[HEAVY HIP-HOP] Sandpeople's Iame has gone through some fascinating changes in the past two years. Physically, he's almost unrecognizable, having lost considerable weight after cutting alcohol and marijuana from his diet. His profile has changed, as well: He has gone from trying to sell the occasional album to making lots of records and giving them away for free. And as a lyricist, he has grown leaps and bounds, delving deeper in self-examination that's taken him from being a tough guy with a soft spot to a truly vulnerable and soul-baring artist. The MC's new album, Lame$tream—which finds him rapping over fantastically underrated local producer Smoke M2D6's best approximation of mainstream rap beats (think Ying Yang Twins meets Daft Punk)—is easily his best album to date. It is a deep record that is begging for a weightier title. Whether it's accessible, though, is another question.
Lame$tream doesn't sound like anything the Sandpeople crew has produced in the past—Smoke's beats are dark and brooding rather than big and woozy—and never has Iame been this honest in facing his demons. "We're so busy we only see each other for an hour a day/ And we're so tired we don't know what to say," he explains to his wife on "April (No Thaw)." "And I just gotta make more, though it keeps me depressed/ 'Cause to sell it I gotta tour, which means I'll see her even less."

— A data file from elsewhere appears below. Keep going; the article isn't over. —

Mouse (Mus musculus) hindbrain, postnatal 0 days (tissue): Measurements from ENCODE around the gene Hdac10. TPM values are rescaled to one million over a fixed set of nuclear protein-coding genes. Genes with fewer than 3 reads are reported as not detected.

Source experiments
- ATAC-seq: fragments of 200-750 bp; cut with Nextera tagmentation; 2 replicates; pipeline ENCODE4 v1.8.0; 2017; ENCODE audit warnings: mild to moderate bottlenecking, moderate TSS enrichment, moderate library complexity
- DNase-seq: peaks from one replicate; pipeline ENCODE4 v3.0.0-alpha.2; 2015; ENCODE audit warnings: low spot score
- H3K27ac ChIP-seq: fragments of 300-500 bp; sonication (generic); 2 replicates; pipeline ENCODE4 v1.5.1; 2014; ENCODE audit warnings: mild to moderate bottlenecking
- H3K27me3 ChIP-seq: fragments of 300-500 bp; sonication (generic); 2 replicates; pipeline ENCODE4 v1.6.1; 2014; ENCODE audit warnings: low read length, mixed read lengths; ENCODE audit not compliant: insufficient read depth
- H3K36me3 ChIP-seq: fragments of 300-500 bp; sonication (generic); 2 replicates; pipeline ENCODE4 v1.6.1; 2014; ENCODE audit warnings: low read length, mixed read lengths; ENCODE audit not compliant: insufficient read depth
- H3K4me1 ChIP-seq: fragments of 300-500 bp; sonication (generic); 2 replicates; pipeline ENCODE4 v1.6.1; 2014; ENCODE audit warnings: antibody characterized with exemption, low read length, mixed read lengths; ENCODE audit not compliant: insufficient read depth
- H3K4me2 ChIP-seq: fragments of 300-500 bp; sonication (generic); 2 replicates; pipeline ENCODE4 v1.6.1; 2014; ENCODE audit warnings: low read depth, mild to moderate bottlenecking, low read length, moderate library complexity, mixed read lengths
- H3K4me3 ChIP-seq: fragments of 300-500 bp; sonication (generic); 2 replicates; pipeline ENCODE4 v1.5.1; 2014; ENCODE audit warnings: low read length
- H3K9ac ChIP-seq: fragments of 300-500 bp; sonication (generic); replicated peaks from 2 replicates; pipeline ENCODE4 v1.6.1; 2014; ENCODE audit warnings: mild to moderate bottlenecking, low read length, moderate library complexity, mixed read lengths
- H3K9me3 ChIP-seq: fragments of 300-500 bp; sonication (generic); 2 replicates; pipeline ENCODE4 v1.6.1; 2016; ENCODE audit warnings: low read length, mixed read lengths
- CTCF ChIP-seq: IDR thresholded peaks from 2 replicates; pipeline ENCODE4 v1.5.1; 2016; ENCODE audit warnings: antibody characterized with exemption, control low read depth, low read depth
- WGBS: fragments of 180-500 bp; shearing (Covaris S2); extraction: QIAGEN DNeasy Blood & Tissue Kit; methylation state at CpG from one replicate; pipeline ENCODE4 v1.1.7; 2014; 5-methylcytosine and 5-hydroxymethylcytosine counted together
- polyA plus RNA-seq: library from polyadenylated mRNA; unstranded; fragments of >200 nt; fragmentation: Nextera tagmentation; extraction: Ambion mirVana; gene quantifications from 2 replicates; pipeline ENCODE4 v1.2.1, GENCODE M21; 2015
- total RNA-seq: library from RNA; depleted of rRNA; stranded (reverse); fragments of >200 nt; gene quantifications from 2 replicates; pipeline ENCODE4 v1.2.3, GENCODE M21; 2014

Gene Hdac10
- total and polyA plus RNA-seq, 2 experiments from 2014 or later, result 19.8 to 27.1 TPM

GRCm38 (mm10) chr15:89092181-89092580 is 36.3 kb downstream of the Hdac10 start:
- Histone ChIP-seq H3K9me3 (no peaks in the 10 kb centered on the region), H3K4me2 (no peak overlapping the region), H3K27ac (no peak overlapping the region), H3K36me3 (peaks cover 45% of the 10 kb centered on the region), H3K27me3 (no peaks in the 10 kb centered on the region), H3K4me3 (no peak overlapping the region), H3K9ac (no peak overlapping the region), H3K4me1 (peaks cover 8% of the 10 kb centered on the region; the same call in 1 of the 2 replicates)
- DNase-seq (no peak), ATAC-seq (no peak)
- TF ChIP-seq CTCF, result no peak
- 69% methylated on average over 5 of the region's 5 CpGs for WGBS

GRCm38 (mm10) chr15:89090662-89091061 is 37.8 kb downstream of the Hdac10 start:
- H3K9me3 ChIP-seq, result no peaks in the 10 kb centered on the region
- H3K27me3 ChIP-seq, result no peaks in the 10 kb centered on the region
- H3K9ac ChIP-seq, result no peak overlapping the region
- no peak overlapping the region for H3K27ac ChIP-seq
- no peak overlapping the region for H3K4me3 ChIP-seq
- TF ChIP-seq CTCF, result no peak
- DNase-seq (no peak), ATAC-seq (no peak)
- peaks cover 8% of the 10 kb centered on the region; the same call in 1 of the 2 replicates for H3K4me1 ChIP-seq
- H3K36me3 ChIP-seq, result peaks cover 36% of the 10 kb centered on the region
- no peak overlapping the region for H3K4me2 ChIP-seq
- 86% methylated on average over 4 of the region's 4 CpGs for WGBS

For every bleak, heartbreaking moment that makes the listener ask why Iame doesn't give up music entirely, there's a high-concept song like "Ambien" or "Cleanup Crew" that shines a light on the MC's powerful grasp of storytelling. This is an MC at the very top of his game, but it sounds like the game is killing him. Truth hurts, and Lame$tream is a difficult listen. It's also a profoundly rewarding one that ranks with the best local hip-hop releases in memory.
SEE IT: Iame plays Backspace, 115 NW 5th Ave., 248-2900, on Saturday, May 5, with VTRN, Wildcard and Saint Warhead. 9 pm. $5 cover, $10 with CD. All ages.